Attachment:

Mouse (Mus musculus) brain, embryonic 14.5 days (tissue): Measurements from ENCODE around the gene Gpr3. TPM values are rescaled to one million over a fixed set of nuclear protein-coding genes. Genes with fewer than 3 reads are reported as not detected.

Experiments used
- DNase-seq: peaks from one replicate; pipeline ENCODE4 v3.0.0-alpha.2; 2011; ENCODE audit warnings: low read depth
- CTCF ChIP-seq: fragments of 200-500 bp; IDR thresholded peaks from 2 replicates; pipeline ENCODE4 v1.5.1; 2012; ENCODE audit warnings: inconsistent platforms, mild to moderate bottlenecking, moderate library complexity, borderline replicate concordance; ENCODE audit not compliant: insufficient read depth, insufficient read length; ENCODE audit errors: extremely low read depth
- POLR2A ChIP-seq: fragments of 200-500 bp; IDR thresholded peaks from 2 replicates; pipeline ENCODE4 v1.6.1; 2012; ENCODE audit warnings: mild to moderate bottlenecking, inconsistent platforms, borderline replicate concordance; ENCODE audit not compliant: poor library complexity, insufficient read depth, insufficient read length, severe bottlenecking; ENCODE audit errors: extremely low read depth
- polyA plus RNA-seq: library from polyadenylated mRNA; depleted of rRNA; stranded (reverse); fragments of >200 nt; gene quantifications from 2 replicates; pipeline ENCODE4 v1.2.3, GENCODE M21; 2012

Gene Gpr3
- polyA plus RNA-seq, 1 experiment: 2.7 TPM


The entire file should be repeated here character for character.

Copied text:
Mouse (Mus musculus) brain, embryonic 14.5 days (tissue): Measurements from ENCODE around the gene Gpr3. TPM values are rescaled to one million over a fixed set of nuclear protein-coding genes. Genes with fewer than 3 reads are reported as not detected.

Experiments used
- DNase-seq: peaks from one replicate; pipeline ENCODE4 v3.0.0-alpha.2; 2011; ENCODE audit warnings: low read depth
- CTCF ChIP-seq: fragments of 200-500 bp; IDR thresholded peaks from 2 replicates; pipeline ENCODE4 v1.5.1; 2012; ENCODE audit warnings: inconsistent platforms, mild to moderate bottlenecking, moderate library complexity, borderline replicate concordance; ENCODE audit not compliant: insufficient read depth, insufficient read length; ENCODE audit errors: extremely low read depth
- POLR2A ChIP-seq: fragments of 200-500 bp; IDR thresholded peaks from 2 replicates; pipeline ENCODE4 v1.6.1; 2012; ENCODE audit warnings: mild to moderate bottlenecking, inconsistent platforms, borderline replicate concordance; ENCODE audit not compliant: poor library complexity, insufficient read depth, insufficient read length, severe bottlenecking; ENCODE audit errors: extremely low read depth
- polyA plus RNA-seq: library from polyadenylated mRNA; depleted of rRNA; stranded (reverse); fragments of >200 nt; gene quantifications from 2 replicates; pipeline ENCODE4 v1.2.3, GENCODE M21; 2012

Gene Gpr3
- polyA plus RNA-seq, 1 experiment: 2.7 TPM